Daniel W. Drezner

The dogs that are not barking in dollar diplomacy

Following up on my dollar post from earlier this week, I see that Paul Krugman is talking a related issue in his New York Times column today — the refusal of the renminbi to depreciate against the dollar: Many economists, myself included, believe that China’s asset-buying spree helped inflate the housing bubble, setting the stage ...

Following up on my dollar post from earlier this week, I see that Paul Krugman is talking a related issue in his New York Times column today — the refusal of the renminbi to depreciate against the dollar:

Many economists, myself included, believe that China’s asset-buying spree helped inflate the housing bubble, setting the stage for the global financial crisis. But China’s insistence on keeping the yuan/dollar rate fixed, even when the dollar declines, may be doing even more harm now.

Although there has been a lot of doomsaying about the falling dollar, that decline is actually both natural and desirable. America needs a weaker dollar to help reduce its trade deficit, and it’s getting that weaker dollar as nervous investors, who flocked into the presumed safety of U.S. debt at the peak of the crisis, have started putting their money to work elsewhere.

But China has been keeping its currency pegged to the dollar — which means that a country with a huge trade surplus and a rapidly recovering economy, a country whose currency should be rising in value, is in effect engineering a large devaluation instead.

Krugman then goes on to excoriate the U.S. Treasury department for not upbraiding the Chinese more on this. 

Fair enough, but the thing is, the United States is not the country that’s hurt the most by this tactic.  It’s the rest of the world — particularly Europe and the Pacific Rim — that are getting royally screwed by China’s policy.  These countries are seeing their currencies appreciating against both the dollar and the renminbi, which means their products are less competitive in the U.S. market compared to domestic production and Chinese exports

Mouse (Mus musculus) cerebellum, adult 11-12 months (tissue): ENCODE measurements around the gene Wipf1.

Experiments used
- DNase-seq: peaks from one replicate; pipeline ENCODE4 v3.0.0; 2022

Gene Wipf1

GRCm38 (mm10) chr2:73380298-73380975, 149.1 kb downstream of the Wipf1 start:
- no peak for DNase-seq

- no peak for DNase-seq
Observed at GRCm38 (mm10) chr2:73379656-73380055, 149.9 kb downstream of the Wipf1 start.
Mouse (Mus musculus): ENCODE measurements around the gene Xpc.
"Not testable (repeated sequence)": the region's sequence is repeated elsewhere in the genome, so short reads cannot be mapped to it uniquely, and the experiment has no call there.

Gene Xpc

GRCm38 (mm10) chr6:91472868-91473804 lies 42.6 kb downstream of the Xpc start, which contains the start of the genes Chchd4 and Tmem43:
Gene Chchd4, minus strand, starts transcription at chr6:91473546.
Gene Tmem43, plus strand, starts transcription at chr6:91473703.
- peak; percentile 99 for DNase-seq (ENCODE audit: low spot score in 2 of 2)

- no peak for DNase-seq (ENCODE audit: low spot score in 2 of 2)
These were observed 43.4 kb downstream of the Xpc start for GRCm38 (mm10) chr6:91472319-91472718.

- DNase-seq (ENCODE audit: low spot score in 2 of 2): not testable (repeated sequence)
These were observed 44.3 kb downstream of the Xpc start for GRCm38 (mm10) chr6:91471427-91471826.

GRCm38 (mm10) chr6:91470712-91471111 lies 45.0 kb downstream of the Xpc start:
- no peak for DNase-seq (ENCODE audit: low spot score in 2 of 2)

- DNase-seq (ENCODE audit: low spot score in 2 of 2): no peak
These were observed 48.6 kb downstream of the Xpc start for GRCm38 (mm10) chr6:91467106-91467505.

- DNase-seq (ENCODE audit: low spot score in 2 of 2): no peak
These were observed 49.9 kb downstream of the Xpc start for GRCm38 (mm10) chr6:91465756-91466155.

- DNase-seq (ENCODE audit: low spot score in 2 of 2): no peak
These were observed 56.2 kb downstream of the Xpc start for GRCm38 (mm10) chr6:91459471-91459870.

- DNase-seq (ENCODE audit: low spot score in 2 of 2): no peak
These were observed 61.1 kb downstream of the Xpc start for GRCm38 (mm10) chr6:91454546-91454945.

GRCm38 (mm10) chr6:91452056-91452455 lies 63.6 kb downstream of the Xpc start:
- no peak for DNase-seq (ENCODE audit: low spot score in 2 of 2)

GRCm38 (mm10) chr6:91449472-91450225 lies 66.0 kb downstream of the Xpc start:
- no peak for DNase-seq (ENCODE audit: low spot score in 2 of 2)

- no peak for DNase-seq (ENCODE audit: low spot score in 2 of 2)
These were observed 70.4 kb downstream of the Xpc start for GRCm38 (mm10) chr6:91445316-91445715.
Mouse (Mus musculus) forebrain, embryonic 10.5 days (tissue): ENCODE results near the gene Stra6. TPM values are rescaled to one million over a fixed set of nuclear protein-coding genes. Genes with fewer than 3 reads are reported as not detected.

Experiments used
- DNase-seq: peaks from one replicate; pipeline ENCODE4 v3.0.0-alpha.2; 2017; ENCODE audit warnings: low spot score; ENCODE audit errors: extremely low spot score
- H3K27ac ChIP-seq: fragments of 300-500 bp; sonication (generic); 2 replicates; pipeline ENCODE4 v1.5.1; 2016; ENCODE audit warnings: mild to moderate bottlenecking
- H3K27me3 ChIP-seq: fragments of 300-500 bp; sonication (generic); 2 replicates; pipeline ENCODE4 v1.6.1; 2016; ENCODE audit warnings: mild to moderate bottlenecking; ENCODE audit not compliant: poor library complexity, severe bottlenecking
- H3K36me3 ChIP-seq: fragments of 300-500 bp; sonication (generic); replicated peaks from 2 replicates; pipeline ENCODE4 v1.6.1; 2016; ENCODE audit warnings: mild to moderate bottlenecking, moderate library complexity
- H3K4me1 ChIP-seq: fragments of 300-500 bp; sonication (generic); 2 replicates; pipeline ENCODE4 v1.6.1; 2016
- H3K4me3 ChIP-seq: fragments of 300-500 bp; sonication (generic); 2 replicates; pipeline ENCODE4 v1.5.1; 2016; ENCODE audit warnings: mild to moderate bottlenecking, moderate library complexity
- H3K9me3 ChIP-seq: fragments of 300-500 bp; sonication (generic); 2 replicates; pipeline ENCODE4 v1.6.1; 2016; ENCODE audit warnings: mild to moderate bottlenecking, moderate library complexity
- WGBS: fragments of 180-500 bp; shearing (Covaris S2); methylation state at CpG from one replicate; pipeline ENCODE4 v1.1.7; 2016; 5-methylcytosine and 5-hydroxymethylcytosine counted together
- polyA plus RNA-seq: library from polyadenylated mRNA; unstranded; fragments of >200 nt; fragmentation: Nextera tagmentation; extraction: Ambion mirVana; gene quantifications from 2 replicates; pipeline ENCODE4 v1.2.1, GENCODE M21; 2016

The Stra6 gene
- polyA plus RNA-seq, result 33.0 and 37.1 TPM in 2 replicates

This leads to the title of this post.  Krugman presumes that the U.S. has the strongest incentive to talk to China about this issue.  If one thinks of the U.S. acting as the hegemon, that’s possibly true.  As a matter of direct economic interest, however, why haven’t the Europeans and East Asians been screaming bloody murder about this?  China’s policies are forcing them to take actions they don’t want to take — so why aren’t they complaining more loudly about this? 

Why? 

Daniel W. Drezner is a professor of international politics at the Fletcher School of Law and Diplomacy at Tufts University and the author of Theories of International Politics and Zombies. His latest book is The Toddler in Chief. Twitter: @dandrezner

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